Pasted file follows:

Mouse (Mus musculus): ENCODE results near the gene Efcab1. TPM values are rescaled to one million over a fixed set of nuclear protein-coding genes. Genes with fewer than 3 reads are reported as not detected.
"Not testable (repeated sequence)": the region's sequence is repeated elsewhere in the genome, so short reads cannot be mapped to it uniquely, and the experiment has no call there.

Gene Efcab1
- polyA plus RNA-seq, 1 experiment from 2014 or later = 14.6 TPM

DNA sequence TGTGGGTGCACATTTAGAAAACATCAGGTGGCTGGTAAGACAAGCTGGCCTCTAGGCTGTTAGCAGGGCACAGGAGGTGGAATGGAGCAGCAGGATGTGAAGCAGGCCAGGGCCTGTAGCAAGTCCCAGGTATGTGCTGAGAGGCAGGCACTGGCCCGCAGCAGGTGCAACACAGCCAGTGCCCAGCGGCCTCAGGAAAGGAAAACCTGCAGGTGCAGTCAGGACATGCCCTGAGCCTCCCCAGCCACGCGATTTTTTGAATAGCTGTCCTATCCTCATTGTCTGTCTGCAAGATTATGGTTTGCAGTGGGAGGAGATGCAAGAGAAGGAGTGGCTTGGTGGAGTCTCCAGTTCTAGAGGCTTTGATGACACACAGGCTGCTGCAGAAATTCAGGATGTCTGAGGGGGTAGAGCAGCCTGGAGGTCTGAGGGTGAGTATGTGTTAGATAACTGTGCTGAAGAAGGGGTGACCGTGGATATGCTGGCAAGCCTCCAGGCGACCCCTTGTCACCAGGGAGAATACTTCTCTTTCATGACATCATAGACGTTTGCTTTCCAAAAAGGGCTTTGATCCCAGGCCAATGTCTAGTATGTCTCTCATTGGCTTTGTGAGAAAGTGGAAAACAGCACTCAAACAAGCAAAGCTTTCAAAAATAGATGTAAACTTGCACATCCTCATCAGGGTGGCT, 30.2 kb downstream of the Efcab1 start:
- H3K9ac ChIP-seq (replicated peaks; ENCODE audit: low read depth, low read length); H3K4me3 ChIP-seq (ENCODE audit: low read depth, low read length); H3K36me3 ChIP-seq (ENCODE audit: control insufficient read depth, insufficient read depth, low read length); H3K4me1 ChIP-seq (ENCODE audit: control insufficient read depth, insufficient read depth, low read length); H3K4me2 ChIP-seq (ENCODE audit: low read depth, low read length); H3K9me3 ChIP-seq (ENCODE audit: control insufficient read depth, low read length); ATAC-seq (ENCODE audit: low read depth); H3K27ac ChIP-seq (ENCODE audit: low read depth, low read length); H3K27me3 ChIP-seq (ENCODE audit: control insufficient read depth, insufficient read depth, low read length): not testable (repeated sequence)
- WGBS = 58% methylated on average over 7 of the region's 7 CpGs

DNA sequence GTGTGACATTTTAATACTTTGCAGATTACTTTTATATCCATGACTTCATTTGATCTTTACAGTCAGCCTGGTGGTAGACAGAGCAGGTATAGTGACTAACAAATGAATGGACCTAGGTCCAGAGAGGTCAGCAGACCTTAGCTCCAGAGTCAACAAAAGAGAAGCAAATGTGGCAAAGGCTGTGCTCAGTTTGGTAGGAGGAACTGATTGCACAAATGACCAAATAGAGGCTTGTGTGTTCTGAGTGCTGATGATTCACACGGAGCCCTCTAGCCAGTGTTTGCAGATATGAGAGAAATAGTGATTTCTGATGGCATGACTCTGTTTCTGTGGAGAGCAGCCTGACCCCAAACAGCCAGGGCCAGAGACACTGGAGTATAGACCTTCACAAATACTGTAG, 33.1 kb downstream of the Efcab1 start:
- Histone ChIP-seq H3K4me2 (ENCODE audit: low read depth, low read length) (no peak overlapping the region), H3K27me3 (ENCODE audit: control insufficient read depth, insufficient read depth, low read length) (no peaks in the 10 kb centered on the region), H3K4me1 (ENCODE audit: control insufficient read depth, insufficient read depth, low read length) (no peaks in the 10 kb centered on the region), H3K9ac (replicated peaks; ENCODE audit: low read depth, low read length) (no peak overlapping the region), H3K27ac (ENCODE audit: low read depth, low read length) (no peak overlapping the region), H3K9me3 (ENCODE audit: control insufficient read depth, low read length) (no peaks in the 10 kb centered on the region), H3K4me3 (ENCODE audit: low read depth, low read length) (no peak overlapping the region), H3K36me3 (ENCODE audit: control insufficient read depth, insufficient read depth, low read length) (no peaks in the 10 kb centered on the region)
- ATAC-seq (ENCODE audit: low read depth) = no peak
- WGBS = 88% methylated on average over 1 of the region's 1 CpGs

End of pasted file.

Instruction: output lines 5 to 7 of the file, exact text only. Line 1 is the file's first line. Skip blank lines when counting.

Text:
DNA sequence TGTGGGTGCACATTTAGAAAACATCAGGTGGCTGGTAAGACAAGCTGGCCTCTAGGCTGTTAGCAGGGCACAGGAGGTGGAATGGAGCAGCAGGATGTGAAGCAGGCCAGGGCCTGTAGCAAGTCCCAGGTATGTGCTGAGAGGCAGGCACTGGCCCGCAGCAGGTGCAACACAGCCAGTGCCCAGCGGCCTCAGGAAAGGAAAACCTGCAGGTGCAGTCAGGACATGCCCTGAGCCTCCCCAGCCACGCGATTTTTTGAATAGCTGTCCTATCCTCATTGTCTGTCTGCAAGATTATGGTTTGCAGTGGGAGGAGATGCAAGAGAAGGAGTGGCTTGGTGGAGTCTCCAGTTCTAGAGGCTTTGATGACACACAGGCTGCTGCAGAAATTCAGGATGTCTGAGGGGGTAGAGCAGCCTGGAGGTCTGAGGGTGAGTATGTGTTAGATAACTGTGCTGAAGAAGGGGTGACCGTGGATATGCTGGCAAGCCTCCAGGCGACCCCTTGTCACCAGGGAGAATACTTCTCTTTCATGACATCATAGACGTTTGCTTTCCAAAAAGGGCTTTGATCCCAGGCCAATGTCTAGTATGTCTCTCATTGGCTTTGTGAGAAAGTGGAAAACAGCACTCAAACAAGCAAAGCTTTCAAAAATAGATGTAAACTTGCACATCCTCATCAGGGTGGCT, 30.2 kb downstream of the Efcab1 start:
- H3K9ac ChIP-seq (replicated peaks; ENCODE audit: low read depth, low read length); H3K4me3 ChIP-seq (ENCODE audit: low read depth, low read length); H3K36me3 ChIP-seq (ENCODE audit: control insufficient read depth, insufficient read depth, low read length); H3K4me1 ChIP-seq (ENCODE audit: control insufficient read depth, insufficient read depth, low read length); H3K4me2 ChIP-seq (ENCODE audit: low read depth, low read length); H3K9me3 ChIP-seq (ENCODE audit: control insufficient read depth, low read length); ATAC-seq (ENCODE audit: low read depth); H3K27ac ChIP-seq (ENCODE audit: low read depth, low read length); H3K27me3 ChIP-seq (ENCODE audit: control insufficient read depth, insufficient read depth, low read length): not testable (repeated sequence)
- WGBS = 58% methylated on average over 7 of the region's 7 CpGs